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Google's Cerf finally concedes on core NN argument!

After months of Google, Savetheinternet.org and itsournet.org warning ominously of the horrors of a "two-tiered Internet" where Americans might have to pay more to get more, it appears that Vint Cerf, Google's net neutrality evangelist, is finally conceding on their core argument -- saying  "Noone objects to charging users more for faster access, Cerf said" according to Communications Daily August 17, 2006. 

Huh!? I thought that was what the whole NN debate was about!? Could broadband providers charge more if they provided more? Thank you Mr. Cerf for saying broadband capitalism is now OK!  

Google and Mr. Cerf's hypocrisy on this central tenet in the NN debate would be comical if their lobbying crusade for NN was not so deadly serious. For months these online giants have been shamelessly fear-mongering that the Internet must be saved from the differential market pricing of a..."two-tiered  Internet!" 
 
The Neutr-elites have had to back off their absurd opposition to a "two-tiered Internet", because everyone knows that the Internet has long been multi-tiered: free WiFi, low cost dial-up and various prices for various speeds of broadband. (The Internet backbone has also long been tiered)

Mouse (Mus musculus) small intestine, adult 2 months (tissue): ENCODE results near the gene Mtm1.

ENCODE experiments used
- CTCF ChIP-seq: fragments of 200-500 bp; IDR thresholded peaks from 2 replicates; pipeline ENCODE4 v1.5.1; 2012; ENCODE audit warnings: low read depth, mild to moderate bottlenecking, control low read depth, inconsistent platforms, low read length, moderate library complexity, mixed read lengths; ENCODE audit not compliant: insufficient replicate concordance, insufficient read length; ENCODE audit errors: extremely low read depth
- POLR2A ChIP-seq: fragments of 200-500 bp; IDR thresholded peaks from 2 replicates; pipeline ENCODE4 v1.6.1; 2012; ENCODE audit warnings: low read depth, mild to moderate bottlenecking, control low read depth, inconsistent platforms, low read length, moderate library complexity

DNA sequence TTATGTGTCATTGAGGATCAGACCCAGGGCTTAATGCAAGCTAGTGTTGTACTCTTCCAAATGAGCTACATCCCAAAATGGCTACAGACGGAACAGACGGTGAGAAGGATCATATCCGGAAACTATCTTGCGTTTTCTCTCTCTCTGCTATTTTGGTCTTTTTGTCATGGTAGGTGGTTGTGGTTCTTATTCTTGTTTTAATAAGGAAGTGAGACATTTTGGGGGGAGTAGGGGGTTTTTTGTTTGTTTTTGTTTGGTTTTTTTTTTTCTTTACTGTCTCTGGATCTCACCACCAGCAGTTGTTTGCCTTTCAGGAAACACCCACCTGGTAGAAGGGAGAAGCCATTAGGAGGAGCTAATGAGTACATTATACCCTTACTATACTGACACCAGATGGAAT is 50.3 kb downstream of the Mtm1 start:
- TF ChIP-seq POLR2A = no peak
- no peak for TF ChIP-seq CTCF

Now that Mr. Cerf has conceded on the core principle that the Net is not neutral -- i.e. that people who get more speed should pay more -- what is the remaining principle behind their objection that people who want to get more services than they currently get, should not have to pay more?
 
The only principle here is self-serving. Google, Microsoft, eBay, and Yahoo don't want their costs to go up even if they get more. They all want to use the Internet more (by distributing bandwidth -intensive video) and shift all of that new cost burden to the consumer. These online giants are manipulating the public policy and election process to protect their market leading 80-90% gross profit margins. Make no mistake. NN is corporate welfare for dotcom billionaires.    

Q&A One Pager Debunking Net Neutrality Myths